O.C.G.A. § 46-2-26.5(a)(7). Atmos’ proposal was to recover the actual amounts it pays to its

suppliers for the gas delivered to its customers, no more and no less. The amounts Atmos is

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seeking to recover through the PGA, i.e., the amounts the Company pays to its gas suppliers, are

most certainly “costs incurred by a gas utility for the purpose of acquiring gas delivered to its

system,” and therefore fit the statutory definition of “purchased gas costs” which must be

included within the PGA. Those amounts are also “costs incurred in purchasing gas from

sellers,” “costs incurred in transactions involving the rights to buy and sell gas,” and “charges,

fees, and rates incurred in connection with such purchases.” As such, the costs Atmos is

requesting to recover through the PGA fall squarely within both the definition of purchased gas

costs under the Gas Supply Plan Statute, and several of the illustrative examples given within the

Statute.

         The Advisory Staff recommendation adopted by the Commission urged denial of Atmos’

proposal because the Statute does not specifically reference “uncollectibles” within the listed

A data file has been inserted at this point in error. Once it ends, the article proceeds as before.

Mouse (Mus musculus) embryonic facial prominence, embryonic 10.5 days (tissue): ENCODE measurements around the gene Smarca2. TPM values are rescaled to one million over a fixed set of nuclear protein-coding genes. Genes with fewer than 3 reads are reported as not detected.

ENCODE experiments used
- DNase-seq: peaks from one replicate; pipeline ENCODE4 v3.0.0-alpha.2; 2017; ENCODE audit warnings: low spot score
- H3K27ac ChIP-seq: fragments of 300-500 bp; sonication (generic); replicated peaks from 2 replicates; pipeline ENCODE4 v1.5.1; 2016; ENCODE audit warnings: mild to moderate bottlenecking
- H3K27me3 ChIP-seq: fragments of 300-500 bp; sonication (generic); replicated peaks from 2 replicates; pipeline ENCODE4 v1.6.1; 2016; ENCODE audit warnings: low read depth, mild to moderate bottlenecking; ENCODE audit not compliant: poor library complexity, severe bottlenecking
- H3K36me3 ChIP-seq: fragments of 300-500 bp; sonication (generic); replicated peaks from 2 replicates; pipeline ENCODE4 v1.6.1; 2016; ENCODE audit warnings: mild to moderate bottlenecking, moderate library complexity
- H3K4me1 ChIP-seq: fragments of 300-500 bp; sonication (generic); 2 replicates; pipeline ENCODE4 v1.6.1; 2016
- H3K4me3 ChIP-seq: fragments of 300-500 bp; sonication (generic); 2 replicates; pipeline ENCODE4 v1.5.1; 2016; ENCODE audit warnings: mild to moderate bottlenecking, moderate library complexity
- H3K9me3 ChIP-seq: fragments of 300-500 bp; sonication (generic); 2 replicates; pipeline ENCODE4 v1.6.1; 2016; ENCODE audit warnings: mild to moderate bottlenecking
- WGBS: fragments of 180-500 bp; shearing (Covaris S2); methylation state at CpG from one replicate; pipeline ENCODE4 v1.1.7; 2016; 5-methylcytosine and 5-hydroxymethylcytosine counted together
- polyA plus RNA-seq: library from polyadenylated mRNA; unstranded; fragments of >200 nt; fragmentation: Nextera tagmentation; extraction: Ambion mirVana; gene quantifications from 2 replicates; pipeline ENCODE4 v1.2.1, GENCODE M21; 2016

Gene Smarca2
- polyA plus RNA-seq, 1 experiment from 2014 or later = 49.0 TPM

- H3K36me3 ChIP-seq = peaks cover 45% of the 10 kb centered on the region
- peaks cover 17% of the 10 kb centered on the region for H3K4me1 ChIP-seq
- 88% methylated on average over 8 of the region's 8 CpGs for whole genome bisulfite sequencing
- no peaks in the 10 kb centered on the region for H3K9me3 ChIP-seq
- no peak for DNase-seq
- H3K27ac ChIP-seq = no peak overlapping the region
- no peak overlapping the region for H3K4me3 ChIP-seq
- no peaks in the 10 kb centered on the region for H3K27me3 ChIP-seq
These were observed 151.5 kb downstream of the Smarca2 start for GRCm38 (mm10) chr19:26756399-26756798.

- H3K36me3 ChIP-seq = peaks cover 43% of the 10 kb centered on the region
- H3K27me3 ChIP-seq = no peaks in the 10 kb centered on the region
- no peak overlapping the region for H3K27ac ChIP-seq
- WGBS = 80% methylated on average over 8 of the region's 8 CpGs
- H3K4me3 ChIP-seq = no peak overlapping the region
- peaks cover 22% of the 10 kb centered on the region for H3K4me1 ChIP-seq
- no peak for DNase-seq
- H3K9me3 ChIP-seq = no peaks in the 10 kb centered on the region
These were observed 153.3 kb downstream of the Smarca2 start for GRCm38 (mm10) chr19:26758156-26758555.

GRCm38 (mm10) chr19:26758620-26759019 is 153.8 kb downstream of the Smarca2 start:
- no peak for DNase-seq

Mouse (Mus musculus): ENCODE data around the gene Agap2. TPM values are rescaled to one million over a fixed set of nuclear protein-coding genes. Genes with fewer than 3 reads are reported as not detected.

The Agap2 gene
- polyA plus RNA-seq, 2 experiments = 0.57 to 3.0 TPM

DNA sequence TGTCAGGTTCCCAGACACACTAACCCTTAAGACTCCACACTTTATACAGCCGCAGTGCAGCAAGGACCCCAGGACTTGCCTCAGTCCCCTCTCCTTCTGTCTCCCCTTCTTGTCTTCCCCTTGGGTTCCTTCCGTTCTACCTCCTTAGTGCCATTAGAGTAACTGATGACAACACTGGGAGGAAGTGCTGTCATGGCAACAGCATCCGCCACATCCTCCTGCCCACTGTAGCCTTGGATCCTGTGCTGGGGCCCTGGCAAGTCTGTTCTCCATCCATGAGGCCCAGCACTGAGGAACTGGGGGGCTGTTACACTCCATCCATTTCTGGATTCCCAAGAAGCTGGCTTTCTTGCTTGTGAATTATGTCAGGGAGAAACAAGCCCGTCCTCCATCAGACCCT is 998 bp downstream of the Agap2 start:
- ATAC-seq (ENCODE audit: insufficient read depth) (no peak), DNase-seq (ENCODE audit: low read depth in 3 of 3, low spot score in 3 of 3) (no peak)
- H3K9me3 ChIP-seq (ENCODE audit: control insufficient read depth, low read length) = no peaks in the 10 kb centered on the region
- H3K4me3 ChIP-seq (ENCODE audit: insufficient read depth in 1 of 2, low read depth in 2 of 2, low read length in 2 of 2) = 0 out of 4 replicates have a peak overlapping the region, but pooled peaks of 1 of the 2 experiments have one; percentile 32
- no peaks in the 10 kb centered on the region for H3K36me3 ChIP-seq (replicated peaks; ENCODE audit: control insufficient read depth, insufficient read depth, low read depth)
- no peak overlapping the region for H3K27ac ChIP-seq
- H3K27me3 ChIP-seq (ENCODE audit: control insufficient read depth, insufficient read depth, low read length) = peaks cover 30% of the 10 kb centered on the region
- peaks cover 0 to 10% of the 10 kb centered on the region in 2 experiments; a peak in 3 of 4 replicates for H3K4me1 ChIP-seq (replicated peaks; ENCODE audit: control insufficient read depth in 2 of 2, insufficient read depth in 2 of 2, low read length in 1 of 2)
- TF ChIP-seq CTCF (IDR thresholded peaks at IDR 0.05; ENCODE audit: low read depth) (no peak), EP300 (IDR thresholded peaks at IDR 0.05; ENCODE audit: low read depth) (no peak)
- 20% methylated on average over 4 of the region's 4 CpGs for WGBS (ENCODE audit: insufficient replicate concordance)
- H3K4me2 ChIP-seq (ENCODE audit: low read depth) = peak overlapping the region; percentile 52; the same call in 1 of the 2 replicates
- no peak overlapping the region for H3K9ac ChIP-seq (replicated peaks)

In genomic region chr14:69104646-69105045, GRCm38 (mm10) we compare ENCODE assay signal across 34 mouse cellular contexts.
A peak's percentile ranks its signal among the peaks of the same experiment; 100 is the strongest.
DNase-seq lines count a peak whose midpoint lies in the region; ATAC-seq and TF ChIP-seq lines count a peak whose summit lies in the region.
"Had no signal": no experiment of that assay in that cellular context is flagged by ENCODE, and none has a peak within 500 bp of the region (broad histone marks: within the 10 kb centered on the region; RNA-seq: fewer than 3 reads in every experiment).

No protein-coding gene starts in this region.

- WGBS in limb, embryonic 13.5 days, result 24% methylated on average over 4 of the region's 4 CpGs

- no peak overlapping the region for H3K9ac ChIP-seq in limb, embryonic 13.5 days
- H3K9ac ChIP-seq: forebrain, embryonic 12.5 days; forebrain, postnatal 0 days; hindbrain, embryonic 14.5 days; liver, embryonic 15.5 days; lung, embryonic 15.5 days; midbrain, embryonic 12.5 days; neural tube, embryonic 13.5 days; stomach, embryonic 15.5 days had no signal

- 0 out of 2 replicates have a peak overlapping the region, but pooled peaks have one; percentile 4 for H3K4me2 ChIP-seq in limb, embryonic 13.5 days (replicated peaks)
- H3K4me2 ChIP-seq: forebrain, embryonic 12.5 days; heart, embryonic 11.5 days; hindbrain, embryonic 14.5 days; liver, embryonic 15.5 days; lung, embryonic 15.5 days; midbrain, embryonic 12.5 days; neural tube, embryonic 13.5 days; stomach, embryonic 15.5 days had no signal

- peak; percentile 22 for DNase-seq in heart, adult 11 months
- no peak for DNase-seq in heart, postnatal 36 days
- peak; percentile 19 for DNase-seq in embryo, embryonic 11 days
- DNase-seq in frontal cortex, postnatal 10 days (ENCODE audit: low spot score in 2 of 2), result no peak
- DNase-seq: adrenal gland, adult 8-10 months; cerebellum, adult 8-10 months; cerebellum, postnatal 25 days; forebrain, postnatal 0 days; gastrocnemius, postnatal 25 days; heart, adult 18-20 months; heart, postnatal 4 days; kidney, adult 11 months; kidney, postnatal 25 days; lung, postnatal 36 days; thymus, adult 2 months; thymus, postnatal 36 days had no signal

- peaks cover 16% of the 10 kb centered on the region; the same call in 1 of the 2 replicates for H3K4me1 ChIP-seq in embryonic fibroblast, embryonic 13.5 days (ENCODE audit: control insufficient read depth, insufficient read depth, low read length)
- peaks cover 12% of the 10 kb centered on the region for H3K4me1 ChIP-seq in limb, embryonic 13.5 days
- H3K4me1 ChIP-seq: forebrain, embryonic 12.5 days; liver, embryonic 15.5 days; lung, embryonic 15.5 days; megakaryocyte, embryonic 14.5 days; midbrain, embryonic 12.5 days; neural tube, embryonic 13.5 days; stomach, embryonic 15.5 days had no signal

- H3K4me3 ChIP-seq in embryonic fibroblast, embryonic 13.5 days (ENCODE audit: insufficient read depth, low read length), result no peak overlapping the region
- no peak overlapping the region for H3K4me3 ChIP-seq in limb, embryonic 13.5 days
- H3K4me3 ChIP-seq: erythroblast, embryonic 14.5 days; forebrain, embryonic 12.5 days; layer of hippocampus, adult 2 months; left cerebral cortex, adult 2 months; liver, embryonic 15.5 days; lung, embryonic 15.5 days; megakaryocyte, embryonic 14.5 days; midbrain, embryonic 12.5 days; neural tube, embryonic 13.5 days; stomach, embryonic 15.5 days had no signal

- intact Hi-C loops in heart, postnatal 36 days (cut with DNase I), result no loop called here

examples of the types of costs that fit the definition of “purchased gas costs.” (Advis. Staff Rec.

§ 13.) The fact that the legislature did not specifically reference uncollectibles in the Statute is

immaterial because the definition within the Statute undoubtedly encompasses all costs incurred

in purchasing gas, which would necessarily include purchased costs that are not reimbursed by

consumers. Advisory Staff’s position would be reasonable only if the list provided in the Statute

were exclusive. The legislature removed all doubt on this point, clarifying that the list is

illustrative, not exclusive, by prefacing the list with the phrase “including, without limitation.”

See Lowdry v. McDuffie, 269 Ga. 202, 496 S.E.2d 727, 731 (Ga. 1998) (holding that the phrase

“including, but not limited to” within a statute clearly connotes the examples following are not

exclusive). Advisory Staff’s interpretation renders that phrase meaningless.

         The position of Adversary Staff and CUC, which was also endorsed by Advisory Staff,

was that although the amounts Atmos pays its gas suppliers are certainly “purchased gas costs”


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at the time they are incurred, they are no longer “purchased gas costs” if Atmos is not successful

in obtaining reimbursement for those costs from the customer, and must write those amounts off

as uncollectible. The position that the determination of whether costs are “purchased gas costs”